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A 19th century rendition of the Port of New York.
Since the Court's ruling Gibbons v. Ogden (1824), the Commerce Clause has provided the basis for sweeping congressional power over a multitude of national issues. Above, a 19th century rendition of the Port of New York.

Reproduction courtesy of the Library of Congress
Gibbons v. Ogden (1824)

Gibbons v. Ogden (1824) vastly expanded the powers of Congress through a single clause in the Constitution: the Commerce Clause of Article I, Section 8. The Court ruled that under that clause Congress had powers to regulate any aspect of commerce that crossed state lines, including modes of transportation, and that such regulation preempted conflicting regulation by the states. Since Gibbons, the Commerce Clause has provided the basis for sweeping congressional power over a multitude of national issues.

The dispute in Gibbons concerned competing claims of rival steamship franchises. The state of New York gave Aaron Ogden an exclusive license to operate steamboat ferries between New Jersey and New York City on the Hudson River. Thomas Gibbons, another steamboat operator, ran two ferries along the same route. Ogden sought an injunction against Gibbons in a New York state court, claiming that the state had given him exclusive rights to operate the route. In response, Gibbons claimed he had the right to operate on the route pursuant to a 1793 act of Congress regulating coastal commerce. The New York court found for Ogden and ordered Gibbons to cease operating his steamships; on appeal, the New York Supreme Court affirmed the order. Gibbons appealed to the U.S. Supreme Court, which reviewed the case in 1824.

Chief Justice John Marshall ruled for Gibbons, holding that New York's exclusive grant to Ogden violated the federal licensing act of 1793. In reaching its decision, the Court interpreted the Commerce Clause of the U.S. Constitution for the first time. The clause reads that "Congress shall have power to regulate commerce ... among the several States." According to the Court, the word "commerce" included not just articles in interstate trade but also the "intercourse" among the states, including navigation.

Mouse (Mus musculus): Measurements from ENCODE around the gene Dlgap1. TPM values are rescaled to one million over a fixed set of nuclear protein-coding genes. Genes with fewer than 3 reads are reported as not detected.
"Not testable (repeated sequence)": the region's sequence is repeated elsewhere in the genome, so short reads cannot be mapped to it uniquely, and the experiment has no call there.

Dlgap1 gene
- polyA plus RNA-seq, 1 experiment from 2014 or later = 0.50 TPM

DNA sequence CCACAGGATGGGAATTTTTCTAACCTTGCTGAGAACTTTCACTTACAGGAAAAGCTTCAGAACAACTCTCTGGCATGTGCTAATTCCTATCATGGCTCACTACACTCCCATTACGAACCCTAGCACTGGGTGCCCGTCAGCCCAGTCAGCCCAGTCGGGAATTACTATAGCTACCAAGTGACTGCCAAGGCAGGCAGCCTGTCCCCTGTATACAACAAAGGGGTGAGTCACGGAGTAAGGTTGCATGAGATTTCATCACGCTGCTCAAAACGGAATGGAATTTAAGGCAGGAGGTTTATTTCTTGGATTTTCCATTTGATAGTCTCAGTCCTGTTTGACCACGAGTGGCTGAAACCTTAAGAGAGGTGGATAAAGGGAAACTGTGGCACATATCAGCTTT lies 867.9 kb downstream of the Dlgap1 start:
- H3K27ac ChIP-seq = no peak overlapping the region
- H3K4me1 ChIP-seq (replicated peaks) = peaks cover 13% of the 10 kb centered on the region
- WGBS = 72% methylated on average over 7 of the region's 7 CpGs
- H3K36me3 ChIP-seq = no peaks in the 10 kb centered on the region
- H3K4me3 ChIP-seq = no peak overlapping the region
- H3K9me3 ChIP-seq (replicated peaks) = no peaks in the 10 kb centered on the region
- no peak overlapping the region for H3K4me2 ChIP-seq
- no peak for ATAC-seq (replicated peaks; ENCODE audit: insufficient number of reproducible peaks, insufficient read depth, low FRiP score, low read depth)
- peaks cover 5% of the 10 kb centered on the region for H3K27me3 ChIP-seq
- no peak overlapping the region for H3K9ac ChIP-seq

Next, the Court examined the clause's phrase "commerce among the several States," concluding that the word "among" means "intermingled with." Accordingly, Congress' power to regulate interstate commerce does not "stop at the external boundary line of each State, but may be introduced into the interior." In other words, Congress may pass any law that regulates commerce, so long as that commerce is not wholly confined within a single state, and its power to regulate such commerce is plenary. Under this interpretation of the Commerce Clause, Congress' clearly had the authority to regulate the commercial steamboat route between New York and New Jersey. It was assumed that the licensing act of 1793 did this and that the New York law in question was in conflict with it. Thus, the New York law was unconstitutional and New York's injunction against Gibbons was overturned. Gibbons was free to operate his steamships.

Gibbons v. Ogden set the stage for future expansion of congressional power over commercial activity and a vast range of other activities once thought to come within the jurisdiction of the states. After Gibbons, Congress had preemptive authority over the states to regulate any aspect of commerce crossing state lines. Thus, any state law regulating in-state commercial activities (e.g., workers' minimum wages in an in-state factory) could potentially be overturned by Congress if that activity was somehow connected to interstate commerce (e.g., that factory's goods were sold across state lines). Indeed, more than any other case, Ogden set the stage for the federal government's overwhelming growth in power into the 20th century.

Alex McBride is a third year law student at Tulane Law School in New Orleans. He is articles editor on the TULANE LAW REVIEW and the 2005 recipient of the Ray Forrester Award in Constitutional Law. In 2007, Alex will be clerking with Judge Susan Braden on the United States Court of Federal Claims in Washington.

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